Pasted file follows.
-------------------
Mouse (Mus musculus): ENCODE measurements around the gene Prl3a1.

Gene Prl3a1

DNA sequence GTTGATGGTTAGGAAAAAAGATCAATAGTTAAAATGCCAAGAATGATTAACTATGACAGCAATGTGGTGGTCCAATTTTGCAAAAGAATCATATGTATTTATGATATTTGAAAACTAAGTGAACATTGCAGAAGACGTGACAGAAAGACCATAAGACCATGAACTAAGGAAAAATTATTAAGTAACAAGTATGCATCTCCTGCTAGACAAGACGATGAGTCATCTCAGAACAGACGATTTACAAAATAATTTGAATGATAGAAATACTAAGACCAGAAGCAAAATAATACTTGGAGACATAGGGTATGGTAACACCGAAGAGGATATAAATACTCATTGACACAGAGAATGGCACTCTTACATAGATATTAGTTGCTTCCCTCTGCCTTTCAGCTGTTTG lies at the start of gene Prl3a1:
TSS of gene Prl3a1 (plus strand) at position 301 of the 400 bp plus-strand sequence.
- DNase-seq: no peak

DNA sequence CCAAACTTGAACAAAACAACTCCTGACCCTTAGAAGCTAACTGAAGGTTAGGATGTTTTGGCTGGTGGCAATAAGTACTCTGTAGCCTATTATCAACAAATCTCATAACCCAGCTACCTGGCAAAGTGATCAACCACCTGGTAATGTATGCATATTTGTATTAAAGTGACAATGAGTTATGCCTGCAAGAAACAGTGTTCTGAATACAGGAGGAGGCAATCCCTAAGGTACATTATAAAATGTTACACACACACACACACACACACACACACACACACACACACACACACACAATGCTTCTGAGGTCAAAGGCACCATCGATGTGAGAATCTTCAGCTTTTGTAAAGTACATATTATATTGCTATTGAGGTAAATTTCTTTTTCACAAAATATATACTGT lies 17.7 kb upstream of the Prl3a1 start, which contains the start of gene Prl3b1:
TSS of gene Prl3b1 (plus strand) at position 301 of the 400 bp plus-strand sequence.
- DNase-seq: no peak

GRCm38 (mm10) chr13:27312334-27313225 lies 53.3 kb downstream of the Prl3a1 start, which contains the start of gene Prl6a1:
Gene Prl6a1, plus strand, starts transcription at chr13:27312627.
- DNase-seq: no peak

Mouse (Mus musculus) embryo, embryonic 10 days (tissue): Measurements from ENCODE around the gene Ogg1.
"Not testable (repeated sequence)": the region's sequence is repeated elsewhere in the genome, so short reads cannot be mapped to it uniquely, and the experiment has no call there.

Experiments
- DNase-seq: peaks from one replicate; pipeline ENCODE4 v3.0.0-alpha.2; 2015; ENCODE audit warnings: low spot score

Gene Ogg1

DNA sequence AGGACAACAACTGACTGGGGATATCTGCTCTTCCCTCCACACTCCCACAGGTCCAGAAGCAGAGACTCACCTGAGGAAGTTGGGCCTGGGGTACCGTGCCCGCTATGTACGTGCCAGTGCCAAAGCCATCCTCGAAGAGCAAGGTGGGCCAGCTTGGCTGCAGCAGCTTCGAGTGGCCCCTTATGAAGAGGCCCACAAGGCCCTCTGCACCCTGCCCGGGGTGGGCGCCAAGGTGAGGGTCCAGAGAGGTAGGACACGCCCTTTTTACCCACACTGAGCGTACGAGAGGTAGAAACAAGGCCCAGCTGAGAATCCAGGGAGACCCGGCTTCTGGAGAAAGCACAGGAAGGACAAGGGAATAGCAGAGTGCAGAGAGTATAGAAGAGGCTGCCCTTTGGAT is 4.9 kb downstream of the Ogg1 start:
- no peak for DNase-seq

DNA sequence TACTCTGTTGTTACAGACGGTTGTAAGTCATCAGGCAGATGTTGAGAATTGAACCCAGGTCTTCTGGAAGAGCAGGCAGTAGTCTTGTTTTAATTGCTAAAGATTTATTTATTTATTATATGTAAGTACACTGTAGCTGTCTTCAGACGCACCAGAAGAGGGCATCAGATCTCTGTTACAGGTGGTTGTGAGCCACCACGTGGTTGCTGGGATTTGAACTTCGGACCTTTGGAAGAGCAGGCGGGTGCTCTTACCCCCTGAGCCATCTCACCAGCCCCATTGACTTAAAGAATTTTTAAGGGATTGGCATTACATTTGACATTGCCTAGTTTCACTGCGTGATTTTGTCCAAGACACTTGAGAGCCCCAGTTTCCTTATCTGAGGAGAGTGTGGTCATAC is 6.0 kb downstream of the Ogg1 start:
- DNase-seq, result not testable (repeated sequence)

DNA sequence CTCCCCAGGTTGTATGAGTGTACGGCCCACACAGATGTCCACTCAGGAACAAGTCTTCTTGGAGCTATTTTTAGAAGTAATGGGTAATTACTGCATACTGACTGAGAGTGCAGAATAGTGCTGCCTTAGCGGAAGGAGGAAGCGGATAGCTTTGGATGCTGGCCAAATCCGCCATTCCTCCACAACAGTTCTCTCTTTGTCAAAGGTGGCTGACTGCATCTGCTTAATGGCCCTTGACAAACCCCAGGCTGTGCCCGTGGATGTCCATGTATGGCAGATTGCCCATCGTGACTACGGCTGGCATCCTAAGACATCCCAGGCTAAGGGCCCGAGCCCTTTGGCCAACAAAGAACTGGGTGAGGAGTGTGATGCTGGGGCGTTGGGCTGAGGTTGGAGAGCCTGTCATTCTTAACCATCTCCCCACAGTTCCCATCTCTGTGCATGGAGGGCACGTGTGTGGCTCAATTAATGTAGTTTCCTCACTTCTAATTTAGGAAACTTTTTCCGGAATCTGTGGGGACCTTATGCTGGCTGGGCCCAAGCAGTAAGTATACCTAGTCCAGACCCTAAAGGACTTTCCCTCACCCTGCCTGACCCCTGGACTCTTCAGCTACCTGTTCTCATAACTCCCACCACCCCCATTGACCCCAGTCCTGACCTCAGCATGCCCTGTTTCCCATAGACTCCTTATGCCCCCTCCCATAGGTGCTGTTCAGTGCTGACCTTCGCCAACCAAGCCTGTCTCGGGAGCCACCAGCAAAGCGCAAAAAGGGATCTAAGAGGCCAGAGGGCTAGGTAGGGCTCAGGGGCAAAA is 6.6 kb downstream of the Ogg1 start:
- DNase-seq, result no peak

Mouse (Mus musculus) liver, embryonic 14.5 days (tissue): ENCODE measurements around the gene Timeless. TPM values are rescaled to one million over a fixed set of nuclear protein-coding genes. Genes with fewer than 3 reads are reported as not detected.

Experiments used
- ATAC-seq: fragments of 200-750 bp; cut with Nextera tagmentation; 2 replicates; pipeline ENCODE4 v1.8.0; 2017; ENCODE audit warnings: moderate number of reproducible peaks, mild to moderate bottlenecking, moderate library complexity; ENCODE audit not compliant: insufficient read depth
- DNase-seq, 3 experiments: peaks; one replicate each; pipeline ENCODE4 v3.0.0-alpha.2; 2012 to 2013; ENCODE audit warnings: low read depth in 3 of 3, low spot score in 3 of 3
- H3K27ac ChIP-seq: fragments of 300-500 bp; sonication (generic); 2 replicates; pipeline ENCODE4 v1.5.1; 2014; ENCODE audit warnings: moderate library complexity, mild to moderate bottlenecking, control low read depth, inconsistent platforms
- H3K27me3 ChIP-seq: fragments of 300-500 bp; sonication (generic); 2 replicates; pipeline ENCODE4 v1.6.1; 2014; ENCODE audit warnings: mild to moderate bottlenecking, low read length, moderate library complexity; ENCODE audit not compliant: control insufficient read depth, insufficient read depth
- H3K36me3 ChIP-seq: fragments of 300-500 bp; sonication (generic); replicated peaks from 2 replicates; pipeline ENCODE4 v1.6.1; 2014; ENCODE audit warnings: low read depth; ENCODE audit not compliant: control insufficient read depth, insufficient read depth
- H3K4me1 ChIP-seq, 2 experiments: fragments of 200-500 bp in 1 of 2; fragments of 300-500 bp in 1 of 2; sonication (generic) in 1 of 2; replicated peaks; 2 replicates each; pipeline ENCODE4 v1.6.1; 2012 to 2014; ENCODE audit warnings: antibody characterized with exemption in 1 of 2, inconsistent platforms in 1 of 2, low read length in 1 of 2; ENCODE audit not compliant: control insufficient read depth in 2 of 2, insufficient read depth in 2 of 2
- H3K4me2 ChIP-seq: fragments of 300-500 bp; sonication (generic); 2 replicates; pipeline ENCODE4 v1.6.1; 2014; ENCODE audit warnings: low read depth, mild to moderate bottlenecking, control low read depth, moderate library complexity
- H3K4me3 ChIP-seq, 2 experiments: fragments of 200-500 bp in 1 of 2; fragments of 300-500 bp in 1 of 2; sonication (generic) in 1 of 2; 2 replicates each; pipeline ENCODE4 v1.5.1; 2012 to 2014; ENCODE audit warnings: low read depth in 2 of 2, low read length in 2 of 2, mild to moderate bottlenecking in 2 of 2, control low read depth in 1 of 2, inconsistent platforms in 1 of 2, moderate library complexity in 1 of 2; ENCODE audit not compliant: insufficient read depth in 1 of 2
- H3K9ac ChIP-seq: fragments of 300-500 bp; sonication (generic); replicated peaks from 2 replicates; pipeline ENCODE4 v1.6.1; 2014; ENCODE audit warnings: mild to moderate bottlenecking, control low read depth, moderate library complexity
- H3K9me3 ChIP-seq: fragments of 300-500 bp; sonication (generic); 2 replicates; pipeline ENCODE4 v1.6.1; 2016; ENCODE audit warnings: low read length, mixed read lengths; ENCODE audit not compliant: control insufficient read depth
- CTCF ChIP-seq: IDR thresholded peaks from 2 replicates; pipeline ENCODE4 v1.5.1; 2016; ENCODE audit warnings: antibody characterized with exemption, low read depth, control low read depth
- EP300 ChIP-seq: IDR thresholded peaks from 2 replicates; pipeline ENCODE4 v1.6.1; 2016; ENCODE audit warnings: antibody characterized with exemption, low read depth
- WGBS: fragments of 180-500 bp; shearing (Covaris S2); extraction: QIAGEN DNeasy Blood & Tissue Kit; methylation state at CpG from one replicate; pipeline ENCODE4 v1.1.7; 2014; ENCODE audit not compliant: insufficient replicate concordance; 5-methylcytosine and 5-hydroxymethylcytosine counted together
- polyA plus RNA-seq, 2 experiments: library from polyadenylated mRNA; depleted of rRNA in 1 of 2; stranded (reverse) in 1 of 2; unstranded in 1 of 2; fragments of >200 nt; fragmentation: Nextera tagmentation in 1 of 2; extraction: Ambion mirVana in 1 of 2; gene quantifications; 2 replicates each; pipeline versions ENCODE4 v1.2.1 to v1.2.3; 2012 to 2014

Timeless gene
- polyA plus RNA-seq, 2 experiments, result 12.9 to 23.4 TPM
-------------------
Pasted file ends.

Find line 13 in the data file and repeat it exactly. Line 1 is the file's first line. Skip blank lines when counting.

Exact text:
"Not testable (repeated sequence)": the region's sequence is repeated elsewhere in the genome, so short reads cannot be mapped to it uniquely, and the experiment has no call there.